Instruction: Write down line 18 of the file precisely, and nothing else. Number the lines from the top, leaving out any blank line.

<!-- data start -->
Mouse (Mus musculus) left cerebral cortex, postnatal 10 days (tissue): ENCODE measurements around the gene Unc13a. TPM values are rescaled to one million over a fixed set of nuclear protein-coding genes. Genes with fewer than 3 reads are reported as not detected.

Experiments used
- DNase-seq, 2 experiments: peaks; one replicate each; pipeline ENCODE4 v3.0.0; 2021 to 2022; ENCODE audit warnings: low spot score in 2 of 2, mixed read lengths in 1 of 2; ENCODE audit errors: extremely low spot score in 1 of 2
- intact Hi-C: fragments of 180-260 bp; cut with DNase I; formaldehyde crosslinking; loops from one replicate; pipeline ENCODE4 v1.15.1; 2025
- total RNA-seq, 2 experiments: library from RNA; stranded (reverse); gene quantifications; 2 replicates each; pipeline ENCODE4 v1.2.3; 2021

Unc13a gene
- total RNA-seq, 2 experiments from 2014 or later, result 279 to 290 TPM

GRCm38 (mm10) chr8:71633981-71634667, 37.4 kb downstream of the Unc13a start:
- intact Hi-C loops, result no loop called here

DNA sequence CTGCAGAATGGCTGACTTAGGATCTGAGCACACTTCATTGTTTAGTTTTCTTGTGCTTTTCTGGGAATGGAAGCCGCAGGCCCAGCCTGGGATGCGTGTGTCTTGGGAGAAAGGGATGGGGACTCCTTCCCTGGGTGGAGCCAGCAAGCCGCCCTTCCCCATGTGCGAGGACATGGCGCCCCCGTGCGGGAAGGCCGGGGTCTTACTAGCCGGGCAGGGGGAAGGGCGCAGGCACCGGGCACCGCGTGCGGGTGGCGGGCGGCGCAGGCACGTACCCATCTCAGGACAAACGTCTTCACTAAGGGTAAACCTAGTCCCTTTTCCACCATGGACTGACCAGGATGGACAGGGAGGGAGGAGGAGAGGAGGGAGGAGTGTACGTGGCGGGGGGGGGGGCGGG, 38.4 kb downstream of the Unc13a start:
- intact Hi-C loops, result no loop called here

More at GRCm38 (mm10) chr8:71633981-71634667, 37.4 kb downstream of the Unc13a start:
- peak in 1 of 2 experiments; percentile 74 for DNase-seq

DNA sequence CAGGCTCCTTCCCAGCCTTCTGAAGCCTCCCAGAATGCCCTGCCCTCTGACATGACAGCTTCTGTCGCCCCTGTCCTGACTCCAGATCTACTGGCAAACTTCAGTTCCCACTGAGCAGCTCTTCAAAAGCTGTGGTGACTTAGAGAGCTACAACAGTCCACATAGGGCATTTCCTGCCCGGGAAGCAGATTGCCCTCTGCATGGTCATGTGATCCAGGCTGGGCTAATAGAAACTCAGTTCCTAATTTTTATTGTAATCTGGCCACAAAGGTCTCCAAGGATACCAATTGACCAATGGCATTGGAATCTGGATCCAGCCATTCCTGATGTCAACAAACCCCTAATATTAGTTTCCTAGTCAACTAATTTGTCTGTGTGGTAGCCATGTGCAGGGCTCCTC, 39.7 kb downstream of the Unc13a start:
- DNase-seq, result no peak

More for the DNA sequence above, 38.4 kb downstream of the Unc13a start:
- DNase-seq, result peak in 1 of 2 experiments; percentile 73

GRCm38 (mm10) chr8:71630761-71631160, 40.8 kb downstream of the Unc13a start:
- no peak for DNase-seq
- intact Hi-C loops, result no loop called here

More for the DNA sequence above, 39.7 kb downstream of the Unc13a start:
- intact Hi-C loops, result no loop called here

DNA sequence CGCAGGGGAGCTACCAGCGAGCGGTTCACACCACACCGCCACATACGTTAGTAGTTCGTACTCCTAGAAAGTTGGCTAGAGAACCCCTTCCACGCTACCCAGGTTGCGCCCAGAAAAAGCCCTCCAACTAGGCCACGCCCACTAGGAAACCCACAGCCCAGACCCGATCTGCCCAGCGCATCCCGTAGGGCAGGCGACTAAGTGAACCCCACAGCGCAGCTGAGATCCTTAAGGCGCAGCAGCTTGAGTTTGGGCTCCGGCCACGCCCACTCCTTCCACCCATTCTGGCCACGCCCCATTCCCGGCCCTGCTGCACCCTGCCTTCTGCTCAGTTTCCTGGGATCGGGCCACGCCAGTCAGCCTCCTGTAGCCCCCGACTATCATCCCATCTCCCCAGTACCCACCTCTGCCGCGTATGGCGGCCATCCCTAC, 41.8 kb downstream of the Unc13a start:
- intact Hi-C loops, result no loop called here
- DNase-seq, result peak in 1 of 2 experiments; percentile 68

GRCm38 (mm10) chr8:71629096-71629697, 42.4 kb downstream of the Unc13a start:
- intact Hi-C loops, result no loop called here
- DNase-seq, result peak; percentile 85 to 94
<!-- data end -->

GRCm38 (mm10) chr8:71630761-71631160, 40.8 kb downstream of the Unc13a start: